The war against pain : the design, synthesis and testing of potential COX-2 selective inhibitors.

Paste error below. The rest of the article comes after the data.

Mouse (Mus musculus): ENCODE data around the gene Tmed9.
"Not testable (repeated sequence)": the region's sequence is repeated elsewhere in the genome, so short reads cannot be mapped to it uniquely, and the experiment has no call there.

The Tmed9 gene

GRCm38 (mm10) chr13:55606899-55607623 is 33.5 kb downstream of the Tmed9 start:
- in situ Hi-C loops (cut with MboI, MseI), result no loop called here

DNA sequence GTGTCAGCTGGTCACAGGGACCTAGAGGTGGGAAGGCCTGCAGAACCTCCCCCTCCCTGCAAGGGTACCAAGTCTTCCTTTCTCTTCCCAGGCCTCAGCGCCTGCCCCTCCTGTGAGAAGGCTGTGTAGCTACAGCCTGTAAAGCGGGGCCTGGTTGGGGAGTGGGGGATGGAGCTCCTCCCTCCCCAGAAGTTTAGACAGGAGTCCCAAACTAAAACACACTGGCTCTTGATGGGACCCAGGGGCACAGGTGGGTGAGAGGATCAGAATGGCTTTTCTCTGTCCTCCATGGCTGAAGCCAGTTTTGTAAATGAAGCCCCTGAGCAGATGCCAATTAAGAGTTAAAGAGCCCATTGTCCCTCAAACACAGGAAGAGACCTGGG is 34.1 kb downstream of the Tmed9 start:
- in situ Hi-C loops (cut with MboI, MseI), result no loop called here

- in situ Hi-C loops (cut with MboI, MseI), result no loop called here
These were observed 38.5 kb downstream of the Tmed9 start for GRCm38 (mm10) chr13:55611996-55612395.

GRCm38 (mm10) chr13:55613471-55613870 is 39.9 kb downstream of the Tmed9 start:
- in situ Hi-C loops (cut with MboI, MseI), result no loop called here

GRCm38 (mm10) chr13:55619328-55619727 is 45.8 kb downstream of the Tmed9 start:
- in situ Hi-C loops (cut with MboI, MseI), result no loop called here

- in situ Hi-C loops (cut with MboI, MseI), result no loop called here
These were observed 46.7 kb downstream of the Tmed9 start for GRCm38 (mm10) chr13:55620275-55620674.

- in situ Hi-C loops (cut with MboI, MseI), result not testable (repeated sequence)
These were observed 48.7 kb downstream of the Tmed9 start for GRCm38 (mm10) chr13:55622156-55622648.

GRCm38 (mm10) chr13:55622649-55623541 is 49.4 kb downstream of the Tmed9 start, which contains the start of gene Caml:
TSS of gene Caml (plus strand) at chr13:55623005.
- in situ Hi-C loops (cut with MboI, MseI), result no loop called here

Much research has focused on the inhibition of the cyclooxygenase (COX) enzyme as this protein is responsible for the first step in the pain pathway in the conversion of arachidonic acid into prostaglandins and thromboxanes. The binding of curcumin and celecoxib, a known cyclooxygenase-2 (COX-2) selective inhibitor, was investigated computationally in order to identify important ligand-protein interactions which would need to be mimicked by a novel COX-2 selective compound. Initial investigations into the binding of curcumin identified the lesser diketone tautomer as having potential COX-2 selective activity. Two novel COX-2 selective compounds were designed using moieties common amongst known COX-2 selective compounds and moieties found in curcumin. Initial docking and binding scores showed that these compounds interacted in a similar manner with the protein as did celecoxib. Modifications to these initial compounds yielded two classes of compounds which explored the impact of the substitutions on the docking and binding scores, the poses and the ligand-protein interactions. All modifications made resulted in enhanced binding towards COX-2, and in a number of cases a reduction in the binding scores for COX-1. Thirty of the 166 compounds designed were selected for synthesis and biological screening as these compounds exemplified the range of changes observed in the full complement of compounds. Retrosynthesis yielded two potential synthetic pathways, and while the first path proved unsuccessful, the second route, which makes use of convenient reaction conditions, afforded the compounds in modest to good yields. Complete NMR spectroscopic analysis was carried out on all compounds, with Diffusion Ordered Spectroscopy used to determine the diffusion coefficients and hydrodynamic radii of two compounds and illustrated the dependence of these measurements on the properties of the medium. NMR Analysis of Molecular Flexibility In Solution (NAMFIS) analysis of one of the final compounds identified six conformers as existing in solution, based on the comparison of experimentally derived Nuclear Overhauser Enhancement (NOE) data with the results from a conformational analysis carried out in silico. Four of the six poses are responsible for >95% of the solution population, with one pose comprising almost 50%. All but one of the poses show Root Mean Squared Deviation (RMSD) values of less than 2 Å when compared to the predicted pose, indicating that any of these poses could bind into the protein. Initial inhibition screening results of the unsubstituted parent benzenesulfonate compound appeared to show three-fold selectivity of COX-2 over COX-1 at 100 nM. Testing of the substituted compounds revealed that these compounds are not COX-2 selective as desired, rather a number show promise as COX-1 selective compounds, with inhibition scores of over 40%, and several other compounds show potential as non-selective COX inhibitors. There is no obvious correlation between the inhibition results and either the Glide XP docking scores or the Prime binding scores, and as such, additional computational analysis as well as experimental testing is required to identify a correlation between the theoretical results and the experimental data, and illustrates that computational results cannot be the sole criterion on which selectivity is judged.